I have been speculating for some time, and occasionally hinting here, that if Europe wants to survive, at some point it is going to have to deport large numbers of unassimilable “migrants.” I’ve long thought for a variety reasons that France would be the country most likely do this, though don’t count out Sweden or Denmark, which, unbeknownst to most American media, are starting to reckon with rising crime and other problems emanating from their migrant population. I haven’t thought the Germans have it in them, for a variety of reasons.
But then current Chancellor Olaf Scholz stunned with an interview just out in Der Spiegel, following a quick trip to Israel (there are several German citizens among the hostages Hamas holds). Some excerpts, starting with the headline:
DER SPIEGEL: If the conflict does, in fact, escalate, is there a possibility that German troops may get involved?
Scholz: The issue is far too serious to speculate about it in an abstract manner.
DER SPIEGEL: In the past, such missions had always been considered taboo. That is apparently no longer the case?
Scholz: Political prudence dictates that we never conduct abstract discussions about where in the world we might send our soldiers. . .
He doesn’t exactly say “no” here.
DER SPIEGEL: The Hamas attack on Israel was barbaric. Despite the justified anger felt by the Israelis, does a democracy like Israel have to temper its response, even in a fight against terrorism, so as not to lose sight of humanitarian imperatives?
Scholz: Precisely that is Israel’s self-image. But that does not mean that those who did this to Israel cannot expect severe consequences. As I have said, Israel has the right to defend itself and ensure its own protection and security.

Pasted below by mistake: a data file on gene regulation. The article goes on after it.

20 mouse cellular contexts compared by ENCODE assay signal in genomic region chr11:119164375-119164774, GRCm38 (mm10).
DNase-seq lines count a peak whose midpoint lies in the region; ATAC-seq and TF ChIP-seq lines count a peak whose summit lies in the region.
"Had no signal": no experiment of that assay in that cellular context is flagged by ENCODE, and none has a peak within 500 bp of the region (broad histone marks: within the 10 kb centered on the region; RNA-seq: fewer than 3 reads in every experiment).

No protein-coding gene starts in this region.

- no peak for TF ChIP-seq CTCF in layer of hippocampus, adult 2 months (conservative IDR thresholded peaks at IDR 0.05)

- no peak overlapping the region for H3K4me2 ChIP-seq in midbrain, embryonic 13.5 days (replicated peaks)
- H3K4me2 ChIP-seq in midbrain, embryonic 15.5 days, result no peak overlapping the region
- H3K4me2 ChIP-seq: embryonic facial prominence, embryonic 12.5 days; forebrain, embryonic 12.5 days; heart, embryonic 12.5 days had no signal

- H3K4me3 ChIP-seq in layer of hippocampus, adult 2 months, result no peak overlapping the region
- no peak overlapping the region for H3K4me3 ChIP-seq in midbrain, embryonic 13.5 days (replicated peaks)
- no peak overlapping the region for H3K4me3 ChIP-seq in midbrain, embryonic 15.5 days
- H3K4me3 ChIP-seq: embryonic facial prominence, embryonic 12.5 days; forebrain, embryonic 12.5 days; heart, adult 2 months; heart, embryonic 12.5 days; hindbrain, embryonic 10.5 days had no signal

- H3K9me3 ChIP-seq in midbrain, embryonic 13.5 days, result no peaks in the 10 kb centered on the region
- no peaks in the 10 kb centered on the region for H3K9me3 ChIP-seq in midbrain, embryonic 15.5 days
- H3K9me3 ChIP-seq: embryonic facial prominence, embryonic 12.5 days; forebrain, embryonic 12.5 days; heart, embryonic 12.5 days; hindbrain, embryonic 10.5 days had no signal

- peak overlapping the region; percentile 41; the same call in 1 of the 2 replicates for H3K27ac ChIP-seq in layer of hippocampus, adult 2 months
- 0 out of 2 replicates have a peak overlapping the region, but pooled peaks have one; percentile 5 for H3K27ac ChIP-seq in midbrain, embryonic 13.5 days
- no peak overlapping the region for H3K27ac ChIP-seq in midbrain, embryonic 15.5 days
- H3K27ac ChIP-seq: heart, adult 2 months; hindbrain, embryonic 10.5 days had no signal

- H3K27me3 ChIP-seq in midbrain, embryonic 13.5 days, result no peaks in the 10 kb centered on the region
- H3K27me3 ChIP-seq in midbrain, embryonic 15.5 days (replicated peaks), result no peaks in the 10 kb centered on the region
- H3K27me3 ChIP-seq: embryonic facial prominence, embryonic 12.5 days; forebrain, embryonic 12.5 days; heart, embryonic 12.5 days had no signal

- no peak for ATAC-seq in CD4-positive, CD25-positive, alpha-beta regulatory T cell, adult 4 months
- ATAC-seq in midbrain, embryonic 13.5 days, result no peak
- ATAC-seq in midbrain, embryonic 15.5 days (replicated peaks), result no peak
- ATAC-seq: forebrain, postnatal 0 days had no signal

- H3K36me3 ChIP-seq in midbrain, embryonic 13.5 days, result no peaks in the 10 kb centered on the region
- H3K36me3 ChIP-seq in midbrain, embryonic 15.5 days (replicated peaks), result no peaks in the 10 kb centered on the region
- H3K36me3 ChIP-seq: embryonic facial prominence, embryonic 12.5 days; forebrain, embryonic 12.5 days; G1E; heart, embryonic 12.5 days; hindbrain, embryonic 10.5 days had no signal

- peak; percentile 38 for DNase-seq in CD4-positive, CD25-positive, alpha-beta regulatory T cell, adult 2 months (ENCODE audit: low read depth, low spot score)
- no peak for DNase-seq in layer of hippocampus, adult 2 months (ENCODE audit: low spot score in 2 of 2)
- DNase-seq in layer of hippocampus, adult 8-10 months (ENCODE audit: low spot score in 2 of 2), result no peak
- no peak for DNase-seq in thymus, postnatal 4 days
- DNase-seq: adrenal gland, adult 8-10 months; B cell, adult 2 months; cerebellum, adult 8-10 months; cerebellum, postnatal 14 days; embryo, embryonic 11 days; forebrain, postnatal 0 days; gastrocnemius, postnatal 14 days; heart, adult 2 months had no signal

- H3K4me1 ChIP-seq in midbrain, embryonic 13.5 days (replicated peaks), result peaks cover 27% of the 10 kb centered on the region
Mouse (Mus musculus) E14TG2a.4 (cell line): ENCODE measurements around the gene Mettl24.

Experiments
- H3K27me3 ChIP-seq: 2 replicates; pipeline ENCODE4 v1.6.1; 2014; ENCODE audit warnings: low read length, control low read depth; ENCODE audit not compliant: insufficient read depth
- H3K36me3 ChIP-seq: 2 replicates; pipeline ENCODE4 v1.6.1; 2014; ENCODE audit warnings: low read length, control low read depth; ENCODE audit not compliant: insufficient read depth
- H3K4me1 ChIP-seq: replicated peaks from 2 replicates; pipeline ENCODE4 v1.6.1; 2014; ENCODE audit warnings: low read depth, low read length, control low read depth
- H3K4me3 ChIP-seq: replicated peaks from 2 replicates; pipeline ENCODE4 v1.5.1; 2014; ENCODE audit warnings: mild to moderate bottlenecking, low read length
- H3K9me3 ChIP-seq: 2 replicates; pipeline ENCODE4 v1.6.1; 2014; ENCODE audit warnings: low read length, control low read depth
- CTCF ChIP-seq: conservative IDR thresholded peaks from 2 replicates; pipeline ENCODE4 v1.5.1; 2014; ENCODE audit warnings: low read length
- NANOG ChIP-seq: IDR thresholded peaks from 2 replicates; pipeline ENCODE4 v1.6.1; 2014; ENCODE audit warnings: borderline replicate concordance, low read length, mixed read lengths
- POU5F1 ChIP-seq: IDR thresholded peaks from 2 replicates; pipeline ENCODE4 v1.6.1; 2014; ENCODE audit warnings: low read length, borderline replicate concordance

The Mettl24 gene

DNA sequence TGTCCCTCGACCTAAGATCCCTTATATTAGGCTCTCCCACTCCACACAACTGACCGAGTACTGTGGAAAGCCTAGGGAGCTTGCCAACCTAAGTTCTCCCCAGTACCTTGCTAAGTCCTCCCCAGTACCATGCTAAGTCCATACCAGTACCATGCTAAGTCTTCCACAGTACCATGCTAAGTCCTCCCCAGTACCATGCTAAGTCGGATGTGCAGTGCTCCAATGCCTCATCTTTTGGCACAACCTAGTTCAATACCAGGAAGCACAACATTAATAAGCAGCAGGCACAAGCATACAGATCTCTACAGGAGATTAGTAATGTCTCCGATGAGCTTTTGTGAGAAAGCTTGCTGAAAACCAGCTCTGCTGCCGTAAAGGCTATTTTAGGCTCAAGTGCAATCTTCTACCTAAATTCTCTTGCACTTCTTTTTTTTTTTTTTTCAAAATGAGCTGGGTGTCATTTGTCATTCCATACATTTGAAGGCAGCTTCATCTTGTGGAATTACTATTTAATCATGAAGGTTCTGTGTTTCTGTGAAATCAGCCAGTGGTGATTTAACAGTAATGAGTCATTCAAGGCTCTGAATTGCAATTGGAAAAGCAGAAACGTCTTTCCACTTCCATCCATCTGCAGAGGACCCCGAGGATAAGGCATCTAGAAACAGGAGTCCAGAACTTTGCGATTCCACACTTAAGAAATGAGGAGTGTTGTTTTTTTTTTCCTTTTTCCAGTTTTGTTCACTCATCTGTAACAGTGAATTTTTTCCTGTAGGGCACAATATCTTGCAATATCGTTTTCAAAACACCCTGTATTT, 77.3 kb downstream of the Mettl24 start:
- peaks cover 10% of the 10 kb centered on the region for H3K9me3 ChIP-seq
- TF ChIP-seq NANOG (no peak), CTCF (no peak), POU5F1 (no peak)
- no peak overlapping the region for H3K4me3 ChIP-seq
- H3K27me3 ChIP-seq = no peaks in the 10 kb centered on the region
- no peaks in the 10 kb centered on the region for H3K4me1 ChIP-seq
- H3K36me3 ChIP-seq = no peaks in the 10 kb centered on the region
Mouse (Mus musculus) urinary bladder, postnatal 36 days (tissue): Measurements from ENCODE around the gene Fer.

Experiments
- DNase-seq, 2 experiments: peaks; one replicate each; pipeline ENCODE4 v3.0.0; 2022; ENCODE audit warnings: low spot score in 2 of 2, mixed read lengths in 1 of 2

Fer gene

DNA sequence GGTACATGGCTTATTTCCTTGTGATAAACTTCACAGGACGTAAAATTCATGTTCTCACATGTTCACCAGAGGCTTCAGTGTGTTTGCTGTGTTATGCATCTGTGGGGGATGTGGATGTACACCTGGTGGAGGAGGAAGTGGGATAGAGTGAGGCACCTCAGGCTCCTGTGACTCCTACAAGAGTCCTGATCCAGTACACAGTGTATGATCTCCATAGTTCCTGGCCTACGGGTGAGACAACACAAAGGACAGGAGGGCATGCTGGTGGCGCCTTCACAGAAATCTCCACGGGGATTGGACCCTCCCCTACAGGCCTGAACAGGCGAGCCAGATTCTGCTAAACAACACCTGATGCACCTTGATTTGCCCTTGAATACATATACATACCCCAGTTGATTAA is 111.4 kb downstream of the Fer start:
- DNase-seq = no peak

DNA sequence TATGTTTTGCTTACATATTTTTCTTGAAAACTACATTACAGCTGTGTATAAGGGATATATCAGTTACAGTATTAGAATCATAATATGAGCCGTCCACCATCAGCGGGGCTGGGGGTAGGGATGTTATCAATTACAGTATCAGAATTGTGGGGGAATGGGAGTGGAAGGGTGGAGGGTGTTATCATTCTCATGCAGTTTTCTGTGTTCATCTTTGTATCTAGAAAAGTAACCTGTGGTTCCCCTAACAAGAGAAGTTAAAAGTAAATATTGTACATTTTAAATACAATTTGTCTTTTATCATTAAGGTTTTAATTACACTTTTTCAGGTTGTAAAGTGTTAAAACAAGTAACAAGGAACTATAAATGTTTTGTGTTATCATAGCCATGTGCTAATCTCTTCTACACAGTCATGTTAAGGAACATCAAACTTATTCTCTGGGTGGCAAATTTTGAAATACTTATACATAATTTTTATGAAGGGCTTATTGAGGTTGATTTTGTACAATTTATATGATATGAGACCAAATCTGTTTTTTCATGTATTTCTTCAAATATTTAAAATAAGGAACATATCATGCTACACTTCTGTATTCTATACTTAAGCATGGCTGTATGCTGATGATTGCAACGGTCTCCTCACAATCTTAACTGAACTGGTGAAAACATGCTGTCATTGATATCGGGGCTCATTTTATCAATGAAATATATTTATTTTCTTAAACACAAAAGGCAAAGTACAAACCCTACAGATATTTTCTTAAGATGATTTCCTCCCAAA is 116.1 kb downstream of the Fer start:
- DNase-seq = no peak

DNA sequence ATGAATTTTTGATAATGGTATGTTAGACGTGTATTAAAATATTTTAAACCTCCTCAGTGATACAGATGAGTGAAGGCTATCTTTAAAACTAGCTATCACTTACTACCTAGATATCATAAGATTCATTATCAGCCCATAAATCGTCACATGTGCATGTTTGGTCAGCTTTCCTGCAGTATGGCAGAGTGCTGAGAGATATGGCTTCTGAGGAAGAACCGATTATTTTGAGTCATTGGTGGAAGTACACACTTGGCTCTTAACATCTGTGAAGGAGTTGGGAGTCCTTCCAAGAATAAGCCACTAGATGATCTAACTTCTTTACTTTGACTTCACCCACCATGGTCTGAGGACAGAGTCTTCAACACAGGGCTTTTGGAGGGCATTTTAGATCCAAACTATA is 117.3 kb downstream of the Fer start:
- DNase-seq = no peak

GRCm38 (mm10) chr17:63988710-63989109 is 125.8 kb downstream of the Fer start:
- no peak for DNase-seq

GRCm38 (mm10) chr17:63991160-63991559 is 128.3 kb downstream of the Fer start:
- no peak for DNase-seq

DER SPIEGEL: Did you address those humanitarian imperatives with Mr. Netanyahu?
Scholz: There is no disagreement on the issue. Israel doesn’t need warnings from German politicians. . .
Here’s the interesting part:
DER SPIEGEL: Among those in Germany who harbor hatred for Israel are many people with Arab roots. Did German policymakers ignore for too long the deep hatred entrenched in some groups?
Scholz: I don’t agree that anyone has ignored that issue. We have been keeping a close eye on it for quite some time.
DER SPIEGEL: Apparently not close enough. Should Germany be paying more attention to who is coming into the country and who is allowed to stay?
Scholz: We have been doing that for a long time. But we will now be differentiating even more precisely. On the one hand, there is the immigration of workers that we need. And there are those who are seeking asylum because they are the targets of political oppression. On the other hand, though, that means that all those who don’t belong to one of those groups cannot stay. That is why we are limiting irregular migration to Germany. Too many people are coming. . . And I haven’t even mentioned one important one yet: We must finally deport on a large scale those who have no right to stay in Germany.
There’s much more in the complete interview on the immigration question that contrasts sharply with the open-borders policy of the Biden Administration.
Scholz’s hard line might be dismissed as a tactical reaction to the rising strength of the Alternative for Germany (AfD) party, and Der Spiegel presses him on this aspect of the issue quite hard. If Scholz doesn’t follow through with his new tough talk, AfD will continue to gain strength.